Resources To Support Children Arriving From Ukraine
This information is provided solely for reference to help schools and colleges. Resources included are not endorsed, promoted, recommended or connected to the Department for Education in any legally binding way.
Explaining the education system
Refugee Education UK has published a welcome booklet to tell parents and guardians about the education system in England so they can help their children or young people access and be prepared for school or college. The first section of this booklet is aimed at parents. The rest of the booklet is for children – to welcome them and tell them what school is like in England. We recommend parents read these sections with their children. There are also some pictures to colour in.
Further information and support for young people arriving from Ukraine can be found at Education Welcome Project – Information for students from Ukraine.
Resources for further education students can be found at Refugee Education UK.
Learning English as an additional language
There is a range of English language learning options and resources available to children, young people and adults arriving from Ukraine.
English language learning resources include:
- Oxford International Education Group offers two free English language courses to displaced people and those fleeing the war in Ukraine taught through the OI Digital Institute:
- English for culture
- English for business
- Open University – OpenLearn platform can be adapted to offer tailored, free support, and there is a dedicated hub aimed at refugees
- ILT Education Polylino’s HelpUkraine campaign gives families with children who arrive in the UK seeking refuge an opportunity to access their multilingual book platform for free
Other resources to support international arrivals into UK schools and colleges include:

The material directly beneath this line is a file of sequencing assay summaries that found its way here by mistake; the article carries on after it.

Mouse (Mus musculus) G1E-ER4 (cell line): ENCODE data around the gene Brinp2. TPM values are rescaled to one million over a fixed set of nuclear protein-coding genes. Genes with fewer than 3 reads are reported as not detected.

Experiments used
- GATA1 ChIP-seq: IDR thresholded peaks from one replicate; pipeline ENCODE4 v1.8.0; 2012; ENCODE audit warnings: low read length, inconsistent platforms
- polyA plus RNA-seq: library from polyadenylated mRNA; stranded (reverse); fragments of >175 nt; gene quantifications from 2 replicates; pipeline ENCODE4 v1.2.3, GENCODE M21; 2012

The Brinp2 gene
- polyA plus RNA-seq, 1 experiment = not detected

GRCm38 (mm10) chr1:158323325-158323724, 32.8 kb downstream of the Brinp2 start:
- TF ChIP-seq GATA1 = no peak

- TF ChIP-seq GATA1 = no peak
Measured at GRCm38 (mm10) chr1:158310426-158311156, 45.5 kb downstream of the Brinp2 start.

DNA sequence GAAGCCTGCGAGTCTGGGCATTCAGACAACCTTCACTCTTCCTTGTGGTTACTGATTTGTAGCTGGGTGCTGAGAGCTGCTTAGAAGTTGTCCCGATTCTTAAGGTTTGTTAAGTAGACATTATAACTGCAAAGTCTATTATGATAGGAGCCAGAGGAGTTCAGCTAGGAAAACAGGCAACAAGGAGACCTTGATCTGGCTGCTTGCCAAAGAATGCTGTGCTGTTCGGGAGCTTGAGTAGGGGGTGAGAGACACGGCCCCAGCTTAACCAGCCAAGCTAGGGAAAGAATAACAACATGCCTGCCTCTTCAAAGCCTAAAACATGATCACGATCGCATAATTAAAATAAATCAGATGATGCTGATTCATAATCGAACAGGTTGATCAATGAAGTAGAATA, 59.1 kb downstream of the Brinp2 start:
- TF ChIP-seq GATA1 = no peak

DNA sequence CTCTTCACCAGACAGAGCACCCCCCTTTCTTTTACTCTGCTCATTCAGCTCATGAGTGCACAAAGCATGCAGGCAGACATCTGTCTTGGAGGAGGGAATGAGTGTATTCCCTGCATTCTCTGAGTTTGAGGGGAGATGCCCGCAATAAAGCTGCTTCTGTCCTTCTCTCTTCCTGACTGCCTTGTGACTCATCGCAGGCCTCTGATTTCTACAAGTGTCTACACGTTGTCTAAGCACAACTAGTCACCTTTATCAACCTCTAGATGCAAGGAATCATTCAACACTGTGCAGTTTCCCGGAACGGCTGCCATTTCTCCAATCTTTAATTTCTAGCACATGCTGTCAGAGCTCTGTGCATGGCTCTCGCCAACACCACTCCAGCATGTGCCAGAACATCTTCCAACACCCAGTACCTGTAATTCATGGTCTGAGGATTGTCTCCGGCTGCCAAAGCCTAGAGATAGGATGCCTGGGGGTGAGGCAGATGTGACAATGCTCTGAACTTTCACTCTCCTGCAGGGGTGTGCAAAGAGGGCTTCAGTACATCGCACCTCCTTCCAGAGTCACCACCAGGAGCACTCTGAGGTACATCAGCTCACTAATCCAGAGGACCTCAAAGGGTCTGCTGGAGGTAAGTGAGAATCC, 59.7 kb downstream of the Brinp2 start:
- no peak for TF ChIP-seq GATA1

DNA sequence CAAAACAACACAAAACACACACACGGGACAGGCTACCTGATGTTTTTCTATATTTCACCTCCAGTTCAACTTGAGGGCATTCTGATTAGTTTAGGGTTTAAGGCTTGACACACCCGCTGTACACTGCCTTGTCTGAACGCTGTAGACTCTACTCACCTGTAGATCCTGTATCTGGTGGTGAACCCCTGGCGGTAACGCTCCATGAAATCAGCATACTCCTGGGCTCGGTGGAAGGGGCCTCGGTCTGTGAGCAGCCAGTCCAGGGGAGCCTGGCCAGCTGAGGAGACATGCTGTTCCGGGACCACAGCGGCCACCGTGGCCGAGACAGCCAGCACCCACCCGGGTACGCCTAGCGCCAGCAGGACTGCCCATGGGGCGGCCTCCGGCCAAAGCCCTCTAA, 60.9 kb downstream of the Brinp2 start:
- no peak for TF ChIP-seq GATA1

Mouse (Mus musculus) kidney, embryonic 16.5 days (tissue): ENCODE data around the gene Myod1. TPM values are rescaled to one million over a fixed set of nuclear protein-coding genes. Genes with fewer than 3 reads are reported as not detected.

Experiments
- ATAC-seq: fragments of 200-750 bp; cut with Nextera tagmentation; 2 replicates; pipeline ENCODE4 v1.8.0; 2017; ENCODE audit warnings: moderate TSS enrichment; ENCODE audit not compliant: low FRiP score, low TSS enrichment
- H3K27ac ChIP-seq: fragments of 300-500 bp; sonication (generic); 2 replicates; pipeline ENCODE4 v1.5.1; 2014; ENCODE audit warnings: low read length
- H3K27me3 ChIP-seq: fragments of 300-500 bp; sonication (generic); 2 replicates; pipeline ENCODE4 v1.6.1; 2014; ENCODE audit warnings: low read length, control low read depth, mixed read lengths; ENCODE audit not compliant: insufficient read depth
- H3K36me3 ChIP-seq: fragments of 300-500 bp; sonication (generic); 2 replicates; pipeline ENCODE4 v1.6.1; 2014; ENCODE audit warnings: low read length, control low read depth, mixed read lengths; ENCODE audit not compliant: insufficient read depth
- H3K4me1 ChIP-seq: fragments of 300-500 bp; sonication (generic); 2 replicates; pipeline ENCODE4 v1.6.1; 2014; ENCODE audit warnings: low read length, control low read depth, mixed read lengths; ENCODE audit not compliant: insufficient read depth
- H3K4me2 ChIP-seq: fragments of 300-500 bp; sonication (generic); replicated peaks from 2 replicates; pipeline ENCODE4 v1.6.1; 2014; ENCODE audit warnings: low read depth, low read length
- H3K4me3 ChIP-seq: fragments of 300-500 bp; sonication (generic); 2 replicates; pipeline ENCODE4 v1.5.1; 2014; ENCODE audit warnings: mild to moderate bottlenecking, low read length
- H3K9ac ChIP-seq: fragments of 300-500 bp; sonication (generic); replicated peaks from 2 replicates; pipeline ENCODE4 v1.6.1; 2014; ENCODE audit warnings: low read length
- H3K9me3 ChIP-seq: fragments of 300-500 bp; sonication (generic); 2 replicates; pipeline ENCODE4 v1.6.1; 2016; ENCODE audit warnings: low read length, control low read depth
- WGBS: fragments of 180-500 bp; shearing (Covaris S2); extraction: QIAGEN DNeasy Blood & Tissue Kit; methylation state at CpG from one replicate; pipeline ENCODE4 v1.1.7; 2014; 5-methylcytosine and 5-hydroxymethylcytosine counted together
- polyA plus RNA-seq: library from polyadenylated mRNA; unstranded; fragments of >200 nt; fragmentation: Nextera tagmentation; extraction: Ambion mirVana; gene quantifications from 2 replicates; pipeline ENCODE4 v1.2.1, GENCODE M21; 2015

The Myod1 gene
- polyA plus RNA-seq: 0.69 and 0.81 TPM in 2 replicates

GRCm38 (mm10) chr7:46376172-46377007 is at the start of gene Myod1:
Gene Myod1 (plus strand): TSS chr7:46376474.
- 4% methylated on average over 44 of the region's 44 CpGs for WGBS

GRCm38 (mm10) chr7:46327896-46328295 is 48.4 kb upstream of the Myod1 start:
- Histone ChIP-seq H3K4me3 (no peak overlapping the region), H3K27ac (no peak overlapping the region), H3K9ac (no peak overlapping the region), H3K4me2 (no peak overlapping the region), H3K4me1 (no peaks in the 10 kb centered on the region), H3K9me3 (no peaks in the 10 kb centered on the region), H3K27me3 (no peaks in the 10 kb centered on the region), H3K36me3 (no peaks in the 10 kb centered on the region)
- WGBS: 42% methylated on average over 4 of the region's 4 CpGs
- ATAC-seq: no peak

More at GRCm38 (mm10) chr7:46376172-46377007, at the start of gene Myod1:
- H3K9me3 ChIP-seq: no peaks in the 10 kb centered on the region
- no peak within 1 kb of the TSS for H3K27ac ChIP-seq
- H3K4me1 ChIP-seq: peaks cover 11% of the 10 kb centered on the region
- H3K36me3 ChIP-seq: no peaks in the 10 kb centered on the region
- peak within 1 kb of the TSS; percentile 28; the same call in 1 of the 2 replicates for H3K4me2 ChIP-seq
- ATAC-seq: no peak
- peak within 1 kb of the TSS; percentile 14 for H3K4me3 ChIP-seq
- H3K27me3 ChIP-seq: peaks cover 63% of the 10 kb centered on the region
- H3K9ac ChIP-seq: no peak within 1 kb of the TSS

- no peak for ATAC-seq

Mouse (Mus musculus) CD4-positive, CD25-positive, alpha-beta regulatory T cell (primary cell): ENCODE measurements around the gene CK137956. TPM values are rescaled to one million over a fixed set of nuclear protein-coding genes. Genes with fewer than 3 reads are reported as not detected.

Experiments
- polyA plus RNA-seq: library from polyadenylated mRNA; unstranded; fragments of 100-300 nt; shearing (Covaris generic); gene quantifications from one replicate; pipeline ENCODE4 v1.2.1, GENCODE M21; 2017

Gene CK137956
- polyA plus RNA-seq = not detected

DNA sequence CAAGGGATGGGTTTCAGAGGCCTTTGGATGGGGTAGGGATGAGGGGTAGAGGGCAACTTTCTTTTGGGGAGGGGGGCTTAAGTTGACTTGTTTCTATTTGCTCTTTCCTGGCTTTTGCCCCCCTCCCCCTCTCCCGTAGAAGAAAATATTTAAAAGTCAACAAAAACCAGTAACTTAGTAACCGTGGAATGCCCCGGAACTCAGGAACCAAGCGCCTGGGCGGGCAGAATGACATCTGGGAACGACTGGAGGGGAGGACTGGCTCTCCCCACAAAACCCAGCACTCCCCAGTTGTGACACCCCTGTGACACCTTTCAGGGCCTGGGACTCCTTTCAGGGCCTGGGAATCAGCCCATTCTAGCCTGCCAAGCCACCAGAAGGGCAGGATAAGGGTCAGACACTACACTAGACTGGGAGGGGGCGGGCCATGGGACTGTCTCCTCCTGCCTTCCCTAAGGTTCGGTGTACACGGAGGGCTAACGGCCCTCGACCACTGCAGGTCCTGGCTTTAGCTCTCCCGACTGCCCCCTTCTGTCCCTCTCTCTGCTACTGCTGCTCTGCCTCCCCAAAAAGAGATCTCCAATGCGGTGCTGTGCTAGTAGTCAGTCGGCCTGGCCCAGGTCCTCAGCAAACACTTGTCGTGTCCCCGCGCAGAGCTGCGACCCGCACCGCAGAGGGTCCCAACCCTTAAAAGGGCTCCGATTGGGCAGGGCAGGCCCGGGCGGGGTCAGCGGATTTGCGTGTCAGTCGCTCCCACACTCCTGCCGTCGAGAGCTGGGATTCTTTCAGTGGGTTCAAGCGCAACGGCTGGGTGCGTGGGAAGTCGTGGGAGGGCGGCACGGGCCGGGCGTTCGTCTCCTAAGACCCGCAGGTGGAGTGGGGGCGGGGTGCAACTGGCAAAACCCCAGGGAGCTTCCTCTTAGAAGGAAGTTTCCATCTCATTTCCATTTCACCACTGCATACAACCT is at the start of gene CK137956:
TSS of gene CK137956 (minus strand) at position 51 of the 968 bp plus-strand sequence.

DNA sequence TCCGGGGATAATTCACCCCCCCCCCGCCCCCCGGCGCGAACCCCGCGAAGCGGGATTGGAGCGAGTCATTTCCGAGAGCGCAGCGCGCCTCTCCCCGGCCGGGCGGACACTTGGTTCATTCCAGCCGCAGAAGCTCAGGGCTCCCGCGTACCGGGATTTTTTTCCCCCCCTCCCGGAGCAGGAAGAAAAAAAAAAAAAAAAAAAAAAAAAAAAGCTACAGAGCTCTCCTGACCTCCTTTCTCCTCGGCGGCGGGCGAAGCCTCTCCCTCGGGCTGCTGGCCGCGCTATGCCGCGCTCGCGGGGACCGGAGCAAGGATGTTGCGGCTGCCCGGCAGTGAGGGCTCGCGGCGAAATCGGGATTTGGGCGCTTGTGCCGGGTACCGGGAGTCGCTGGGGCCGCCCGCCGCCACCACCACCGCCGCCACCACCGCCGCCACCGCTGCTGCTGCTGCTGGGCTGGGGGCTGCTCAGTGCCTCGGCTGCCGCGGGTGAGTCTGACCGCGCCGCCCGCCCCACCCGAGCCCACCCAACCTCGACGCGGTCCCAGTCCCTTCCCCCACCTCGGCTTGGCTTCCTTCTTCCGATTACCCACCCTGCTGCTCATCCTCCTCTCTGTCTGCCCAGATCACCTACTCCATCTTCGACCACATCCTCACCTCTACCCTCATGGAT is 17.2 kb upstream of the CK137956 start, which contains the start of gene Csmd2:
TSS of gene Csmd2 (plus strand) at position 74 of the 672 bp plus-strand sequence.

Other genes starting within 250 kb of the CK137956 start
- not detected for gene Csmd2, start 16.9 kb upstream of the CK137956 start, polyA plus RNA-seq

- British Council
- Flash Academy
- Oxford University Press Project books from level 1 to 5, with workbooks and interactive resources
- Racing to English
- Inclusion Hub
- Learning Village
- Oak National Academy has auto-translated all of its courses into Ukrainian so children and young people can access learning in their language
- The Bell Foundation EAL Framework
Ukrainian people aged 19 and older will be able to access adult education, including English for Speakers of Other Languages (ESOL) by contacting their local authority or further education college directly, which will be able to confirm what courses are available and when.
To help young people reflect on war and conflict in all forms, the charity Never Such Innocence offers writing workshops lasting 1.5 to 2 hours to schools and other education providers. Poetry, speech and songwriting workshops are available, subject to availability. To request a workshop, email email@example.com.
Young people can submit their artwork, poetry, speeches, music and songs expressing their emotions, fears and hopes.
The Pianoman charity offers a number of scholarships to young Ukrainian people fleeing the war so they can continue playing the piano in the UK. It provides free piano tuition with world-class concert pianists, travel expenses (within the UK) and further assistance. Applicants must be aged between 11 and 17, and have achieved a proficiency level of grade 5 or higher.
Badger Learning is publishing six eBooks in a dual-language format, with English and Ukrainian text side by side and a glossary of commonly used words at the back. Books are all suitable for children in key stages 2 and 3. Badger Learning is offering these as free resources to schools to support the learning and integration of Ukrainian refugee children in the UK. The books are available as a free download for use in school or to print out and give to children to read at home.